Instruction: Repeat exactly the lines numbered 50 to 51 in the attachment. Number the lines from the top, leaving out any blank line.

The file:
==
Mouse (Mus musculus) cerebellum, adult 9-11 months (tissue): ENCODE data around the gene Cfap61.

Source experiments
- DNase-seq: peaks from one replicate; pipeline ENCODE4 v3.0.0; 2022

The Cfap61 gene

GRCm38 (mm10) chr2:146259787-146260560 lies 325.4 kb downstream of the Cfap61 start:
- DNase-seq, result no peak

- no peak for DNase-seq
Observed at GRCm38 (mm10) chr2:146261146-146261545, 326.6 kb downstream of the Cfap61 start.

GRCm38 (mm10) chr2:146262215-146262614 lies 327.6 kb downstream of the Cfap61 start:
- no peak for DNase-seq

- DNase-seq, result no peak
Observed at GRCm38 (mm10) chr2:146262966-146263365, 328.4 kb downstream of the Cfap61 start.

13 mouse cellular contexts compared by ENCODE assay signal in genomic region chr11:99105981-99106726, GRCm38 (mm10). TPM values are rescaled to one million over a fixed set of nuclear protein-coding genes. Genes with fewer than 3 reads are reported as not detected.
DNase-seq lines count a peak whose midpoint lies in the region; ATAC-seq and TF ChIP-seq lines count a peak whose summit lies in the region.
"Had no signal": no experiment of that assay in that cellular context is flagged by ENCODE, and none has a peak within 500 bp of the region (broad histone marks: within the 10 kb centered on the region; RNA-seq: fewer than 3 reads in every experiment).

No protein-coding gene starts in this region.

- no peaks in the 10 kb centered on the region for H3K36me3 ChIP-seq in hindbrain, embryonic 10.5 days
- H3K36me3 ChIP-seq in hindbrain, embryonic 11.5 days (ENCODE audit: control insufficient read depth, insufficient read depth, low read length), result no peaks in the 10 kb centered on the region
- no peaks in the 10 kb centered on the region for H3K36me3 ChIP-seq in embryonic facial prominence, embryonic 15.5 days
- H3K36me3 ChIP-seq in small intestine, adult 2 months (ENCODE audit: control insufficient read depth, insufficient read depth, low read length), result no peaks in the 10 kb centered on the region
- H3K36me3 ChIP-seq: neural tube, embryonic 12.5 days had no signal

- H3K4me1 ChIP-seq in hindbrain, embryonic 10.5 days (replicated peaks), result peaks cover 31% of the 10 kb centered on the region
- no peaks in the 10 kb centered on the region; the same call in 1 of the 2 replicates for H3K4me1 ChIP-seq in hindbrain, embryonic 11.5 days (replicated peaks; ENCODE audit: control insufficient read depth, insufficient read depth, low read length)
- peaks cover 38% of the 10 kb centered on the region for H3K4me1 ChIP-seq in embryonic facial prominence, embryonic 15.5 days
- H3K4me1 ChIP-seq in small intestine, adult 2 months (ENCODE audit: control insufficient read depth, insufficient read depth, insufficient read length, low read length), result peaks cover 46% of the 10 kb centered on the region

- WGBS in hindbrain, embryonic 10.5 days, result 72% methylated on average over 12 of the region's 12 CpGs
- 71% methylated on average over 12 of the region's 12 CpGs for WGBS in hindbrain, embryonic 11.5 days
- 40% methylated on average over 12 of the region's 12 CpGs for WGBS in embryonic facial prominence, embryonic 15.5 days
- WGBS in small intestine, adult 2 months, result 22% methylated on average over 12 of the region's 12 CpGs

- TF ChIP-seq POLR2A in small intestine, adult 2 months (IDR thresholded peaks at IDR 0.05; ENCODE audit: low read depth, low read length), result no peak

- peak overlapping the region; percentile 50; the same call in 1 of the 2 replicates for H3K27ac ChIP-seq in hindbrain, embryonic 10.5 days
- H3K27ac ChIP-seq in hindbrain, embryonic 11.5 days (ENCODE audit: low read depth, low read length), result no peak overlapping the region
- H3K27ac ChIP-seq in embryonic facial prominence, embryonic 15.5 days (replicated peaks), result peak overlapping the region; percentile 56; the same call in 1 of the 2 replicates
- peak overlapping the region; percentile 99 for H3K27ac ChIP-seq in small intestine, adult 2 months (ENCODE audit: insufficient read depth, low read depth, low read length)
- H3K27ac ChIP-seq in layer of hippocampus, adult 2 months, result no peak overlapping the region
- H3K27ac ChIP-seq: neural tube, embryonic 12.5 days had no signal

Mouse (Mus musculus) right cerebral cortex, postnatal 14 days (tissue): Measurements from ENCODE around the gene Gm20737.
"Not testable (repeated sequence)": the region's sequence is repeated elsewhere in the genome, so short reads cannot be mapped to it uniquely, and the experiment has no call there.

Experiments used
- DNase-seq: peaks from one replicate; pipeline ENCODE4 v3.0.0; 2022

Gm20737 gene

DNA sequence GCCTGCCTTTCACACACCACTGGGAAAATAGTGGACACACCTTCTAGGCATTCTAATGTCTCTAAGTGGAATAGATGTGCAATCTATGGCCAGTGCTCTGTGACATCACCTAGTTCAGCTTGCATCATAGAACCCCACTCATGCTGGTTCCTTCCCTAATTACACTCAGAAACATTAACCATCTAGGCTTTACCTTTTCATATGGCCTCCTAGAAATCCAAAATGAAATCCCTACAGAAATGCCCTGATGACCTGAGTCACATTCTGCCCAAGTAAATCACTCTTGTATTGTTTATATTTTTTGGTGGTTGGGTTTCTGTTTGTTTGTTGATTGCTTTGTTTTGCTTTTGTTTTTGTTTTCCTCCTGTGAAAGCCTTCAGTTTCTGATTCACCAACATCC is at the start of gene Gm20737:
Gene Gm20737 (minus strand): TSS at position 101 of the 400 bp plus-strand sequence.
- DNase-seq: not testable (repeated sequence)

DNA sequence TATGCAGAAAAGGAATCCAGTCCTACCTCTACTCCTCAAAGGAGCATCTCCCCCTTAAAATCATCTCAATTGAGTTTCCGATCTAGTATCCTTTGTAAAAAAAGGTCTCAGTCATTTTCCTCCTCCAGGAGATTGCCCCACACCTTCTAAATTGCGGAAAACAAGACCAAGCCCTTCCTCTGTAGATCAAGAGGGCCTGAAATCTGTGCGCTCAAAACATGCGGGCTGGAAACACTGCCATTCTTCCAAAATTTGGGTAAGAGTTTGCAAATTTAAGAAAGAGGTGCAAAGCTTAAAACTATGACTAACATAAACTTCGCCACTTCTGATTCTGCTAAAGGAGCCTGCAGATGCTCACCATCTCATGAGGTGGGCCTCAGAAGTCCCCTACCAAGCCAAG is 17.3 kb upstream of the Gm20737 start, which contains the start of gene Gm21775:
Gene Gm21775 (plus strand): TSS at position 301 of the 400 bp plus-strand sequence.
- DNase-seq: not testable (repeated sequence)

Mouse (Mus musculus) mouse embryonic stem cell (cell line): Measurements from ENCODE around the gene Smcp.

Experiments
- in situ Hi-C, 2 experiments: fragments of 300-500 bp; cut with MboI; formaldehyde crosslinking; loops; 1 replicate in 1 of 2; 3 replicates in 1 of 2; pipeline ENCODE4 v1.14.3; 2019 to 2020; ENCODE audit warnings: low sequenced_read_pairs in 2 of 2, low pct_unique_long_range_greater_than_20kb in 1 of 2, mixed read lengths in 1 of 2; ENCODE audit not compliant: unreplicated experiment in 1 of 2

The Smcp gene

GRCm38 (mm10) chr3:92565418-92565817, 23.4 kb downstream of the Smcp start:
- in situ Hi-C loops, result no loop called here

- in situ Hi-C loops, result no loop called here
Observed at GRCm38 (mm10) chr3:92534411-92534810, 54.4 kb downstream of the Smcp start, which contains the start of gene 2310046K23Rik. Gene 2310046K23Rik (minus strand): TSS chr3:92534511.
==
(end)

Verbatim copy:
- in situ Hi-C, 2 experiments: fragments of 300-500 bp; cut with MboI; formaldehyde crosslinking; loops; 1 replicate in 1 of 2; 3 replicates in 1 of 2; pipeline ENCODE4 v1.14.3; 2019 to 2020; ENCODE audit warnings: low sequenced_read_pairs in 2 of 2, low pct_unique_long_range_greater_than_20kb in 1 of 2, mixed read lengths in 1 of 2; ENCODE audit not compliant: unreplicated experiment in 1 of 2

The Smcp gene